Fiscal update: privatization of public infrastructure a major step in wrong direction



STATEMENT by Andrew Jackson, Senior Policy Advisor, Broadbent Institute, on the fall Economic and Fiscal Update.

Today, Finance Minister Bill Morneau released the federal government's Economic and Fiscal Update that included support for the creation of an independent Canadian Infrastructure Development Bank (CIDB) that earmarks $35 billion in public money to help finance $200 billion of infrastructure projects over the next decade. The bank's express mandate is to finance "revenue-generating" projects along with the private sector.

There is consensus that major investment in public infrastructure, such as roads, mass transit and waster water treatment, is required. There is also good evidence from other countries, like Brazil and Germany, that state-led investment banks can help generate and realize badly needed new public infrastructure projects. But there is no case for this massive and costly privatization plan.

The plan goes off the rails in proposing that major new projects be proposed, financed and operated by the private sector. This is twinned with a further proposal to raise more funds by privatizing existing federal public infrastructure, such as airports.

The CIDB would be a source of finance and expertise to support large private projects. This would be partly financed by a revenue stream from which the bank would recoup its investment. The CIDB is not designed to fund priority projects of Canada's municipalities, such areas as mass transit, environmental infrastructure and affordable housing. Rather, it is designed to promote private infrastructure projects that can generate revenues and profits.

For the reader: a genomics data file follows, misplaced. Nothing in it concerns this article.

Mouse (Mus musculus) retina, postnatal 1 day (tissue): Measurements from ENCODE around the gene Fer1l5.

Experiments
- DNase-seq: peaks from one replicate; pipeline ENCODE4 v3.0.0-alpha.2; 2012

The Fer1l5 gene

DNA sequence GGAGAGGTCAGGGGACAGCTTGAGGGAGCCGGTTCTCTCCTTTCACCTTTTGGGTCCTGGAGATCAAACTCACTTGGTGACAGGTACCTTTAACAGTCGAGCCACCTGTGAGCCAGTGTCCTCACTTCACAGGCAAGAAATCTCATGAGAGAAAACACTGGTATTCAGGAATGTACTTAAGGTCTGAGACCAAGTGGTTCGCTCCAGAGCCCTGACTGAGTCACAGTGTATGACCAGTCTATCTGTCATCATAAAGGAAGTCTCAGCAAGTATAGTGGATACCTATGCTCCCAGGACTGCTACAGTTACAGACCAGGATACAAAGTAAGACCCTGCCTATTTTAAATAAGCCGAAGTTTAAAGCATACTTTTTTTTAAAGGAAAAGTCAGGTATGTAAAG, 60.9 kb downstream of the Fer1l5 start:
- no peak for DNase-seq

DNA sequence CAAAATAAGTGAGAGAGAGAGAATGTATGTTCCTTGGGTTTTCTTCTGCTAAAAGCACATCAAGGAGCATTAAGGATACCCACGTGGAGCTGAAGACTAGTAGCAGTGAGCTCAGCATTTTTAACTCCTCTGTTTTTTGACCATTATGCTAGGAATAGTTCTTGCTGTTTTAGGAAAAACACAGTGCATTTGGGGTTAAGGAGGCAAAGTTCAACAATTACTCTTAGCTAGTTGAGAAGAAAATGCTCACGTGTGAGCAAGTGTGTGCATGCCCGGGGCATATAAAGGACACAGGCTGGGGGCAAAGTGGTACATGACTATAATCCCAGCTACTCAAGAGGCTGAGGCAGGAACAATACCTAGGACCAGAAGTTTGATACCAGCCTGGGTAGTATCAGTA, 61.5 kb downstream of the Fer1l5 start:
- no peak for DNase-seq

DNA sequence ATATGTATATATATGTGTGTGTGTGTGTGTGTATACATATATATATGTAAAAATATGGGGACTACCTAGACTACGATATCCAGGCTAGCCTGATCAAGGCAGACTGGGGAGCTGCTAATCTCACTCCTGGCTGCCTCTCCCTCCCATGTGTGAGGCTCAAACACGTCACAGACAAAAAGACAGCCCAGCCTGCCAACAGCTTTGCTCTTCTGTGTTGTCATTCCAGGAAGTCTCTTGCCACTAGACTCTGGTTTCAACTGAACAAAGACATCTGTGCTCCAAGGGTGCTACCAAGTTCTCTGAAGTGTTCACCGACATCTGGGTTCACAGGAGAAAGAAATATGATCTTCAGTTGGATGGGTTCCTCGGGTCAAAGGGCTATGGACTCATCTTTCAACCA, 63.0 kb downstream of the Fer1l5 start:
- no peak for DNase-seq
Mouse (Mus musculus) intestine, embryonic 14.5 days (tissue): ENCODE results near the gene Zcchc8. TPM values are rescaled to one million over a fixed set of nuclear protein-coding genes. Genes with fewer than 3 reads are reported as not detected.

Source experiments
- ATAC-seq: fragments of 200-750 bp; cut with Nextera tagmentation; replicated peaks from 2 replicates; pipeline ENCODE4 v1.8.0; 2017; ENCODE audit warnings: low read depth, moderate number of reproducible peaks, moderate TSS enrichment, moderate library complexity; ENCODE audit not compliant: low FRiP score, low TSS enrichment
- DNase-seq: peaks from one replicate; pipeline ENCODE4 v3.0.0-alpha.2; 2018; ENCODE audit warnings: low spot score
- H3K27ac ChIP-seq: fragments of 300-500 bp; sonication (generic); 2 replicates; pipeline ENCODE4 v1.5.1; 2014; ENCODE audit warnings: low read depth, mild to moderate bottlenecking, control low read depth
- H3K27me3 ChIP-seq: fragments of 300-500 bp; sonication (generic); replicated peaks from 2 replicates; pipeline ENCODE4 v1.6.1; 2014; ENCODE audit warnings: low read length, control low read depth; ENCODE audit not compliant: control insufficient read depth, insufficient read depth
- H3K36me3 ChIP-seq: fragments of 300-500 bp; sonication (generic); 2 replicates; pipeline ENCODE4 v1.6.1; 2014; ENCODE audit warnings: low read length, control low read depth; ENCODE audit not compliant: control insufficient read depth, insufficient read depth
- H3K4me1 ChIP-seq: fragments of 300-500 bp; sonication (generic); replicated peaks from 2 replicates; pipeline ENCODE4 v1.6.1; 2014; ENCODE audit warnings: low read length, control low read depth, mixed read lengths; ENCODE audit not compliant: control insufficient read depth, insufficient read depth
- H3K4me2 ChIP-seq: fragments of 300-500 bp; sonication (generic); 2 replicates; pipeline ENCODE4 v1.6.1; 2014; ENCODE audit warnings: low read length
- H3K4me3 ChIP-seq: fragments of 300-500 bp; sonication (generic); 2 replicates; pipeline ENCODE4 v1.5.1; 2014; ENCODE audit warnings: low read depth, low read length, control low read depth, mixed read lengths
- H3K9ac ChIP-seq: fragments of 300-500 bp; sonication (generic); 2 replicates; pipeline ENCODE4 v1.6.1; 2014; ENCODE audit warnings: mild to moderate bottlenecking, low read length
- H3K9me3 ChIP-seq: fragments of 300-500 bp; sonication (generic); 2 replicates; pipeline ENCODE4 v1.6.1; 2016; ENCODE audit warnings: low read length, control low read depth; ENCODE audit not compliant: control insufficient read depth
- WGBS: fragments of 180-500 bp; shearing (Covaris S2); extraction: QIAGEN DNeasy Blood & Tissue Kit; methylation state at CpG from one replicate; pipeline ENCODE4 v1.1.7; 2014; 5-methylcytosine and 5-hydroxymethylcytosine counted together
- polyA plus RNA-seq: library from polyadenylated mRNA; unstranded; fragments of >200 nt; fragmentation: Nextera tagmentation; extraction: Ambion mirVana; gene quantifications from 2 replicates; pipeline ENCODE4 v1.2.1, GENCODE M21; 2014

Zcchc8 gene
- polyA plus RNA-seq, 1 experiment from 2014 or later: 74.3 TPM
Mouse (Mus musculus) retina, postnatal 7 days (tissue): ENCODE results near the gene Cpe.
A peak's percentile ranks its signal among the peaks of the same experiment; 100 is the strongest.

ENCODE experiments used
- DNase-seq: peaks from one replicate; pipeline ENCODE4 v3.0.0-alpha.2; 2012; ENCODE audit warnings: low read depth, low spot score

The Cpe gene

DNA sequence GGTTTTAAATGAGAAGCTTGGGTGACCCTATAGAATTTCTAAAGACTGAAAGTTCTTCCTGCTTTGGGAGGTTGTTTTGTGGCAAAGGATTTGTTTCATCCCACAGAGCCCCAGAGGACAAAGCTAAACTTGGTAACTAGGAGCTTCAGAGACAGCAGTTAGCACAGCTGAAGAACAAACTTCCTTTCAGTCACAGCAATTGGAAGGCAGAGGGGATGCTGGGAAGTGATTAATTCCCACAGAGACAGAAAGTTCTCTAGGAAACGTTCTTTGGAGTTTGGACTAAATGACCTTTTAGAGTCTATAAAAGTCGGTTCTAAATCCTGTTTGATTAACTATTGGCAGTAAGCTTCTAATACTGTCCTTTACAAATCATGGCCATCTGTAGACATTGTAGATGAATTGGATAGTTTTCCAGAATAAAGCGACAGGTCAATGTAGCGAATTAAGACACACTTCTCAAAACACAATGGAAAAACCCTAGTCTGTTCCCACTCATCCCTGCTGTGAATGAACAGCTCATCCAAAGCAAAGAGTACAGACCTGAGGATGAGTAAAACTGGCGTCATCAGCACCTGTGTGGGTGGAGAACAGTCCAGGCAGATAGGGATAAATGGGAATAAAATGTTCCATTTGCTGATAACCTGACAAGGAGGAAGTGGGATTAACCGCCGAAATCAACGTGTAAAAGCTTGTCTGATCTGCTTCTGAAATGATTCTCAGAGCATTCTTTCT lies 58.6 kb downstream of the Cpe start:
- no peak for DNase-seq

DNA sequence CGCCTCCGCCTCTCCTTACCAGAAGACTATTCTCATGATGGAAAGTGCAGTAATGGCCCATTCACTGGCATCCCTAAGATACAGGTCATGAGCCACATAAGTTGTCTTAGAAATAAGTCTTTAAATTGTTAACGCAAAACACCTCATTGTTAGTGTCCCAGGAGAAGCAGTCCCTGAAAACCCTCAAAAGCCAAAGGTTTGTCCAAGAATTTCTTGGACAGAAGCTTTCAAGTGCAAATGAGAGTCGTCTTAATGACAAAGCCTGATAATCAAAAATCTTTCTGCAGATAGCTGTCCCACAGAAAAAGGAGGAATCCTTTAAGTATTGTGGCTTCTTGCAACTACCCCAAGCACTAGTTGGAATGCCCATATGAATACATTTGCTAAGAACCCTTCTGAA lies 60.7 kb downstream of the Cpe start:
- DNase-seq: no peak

Alarmingly, the announcement commits to $15 billion for the bank being "sourced from the announced funding for public transit, green infrastructure, social infrastructure, trade and transportation, and rural and northern communities." This departure from what the Liberals campaigned on puts private capital in the drivers seat, and leaves promised funding for socially useful, non-commercial projects like child care or affordable housing to cash-strapped cities.

A further requirement for user fees would leave out many needed transit projects by public authorities which, like the TTC, already charge very high fares.

There is a case for new financing mechanisms for infrastructure, such as a federal agency or bank to guarantee city and provincial borrowing for new projects which serve national economic, environmental and social needs. This would lower interest costs and also improve the quality of cost-benefit analysis of major new projects.

But massive privatization of public infrastructure would be a major step in wrong direction.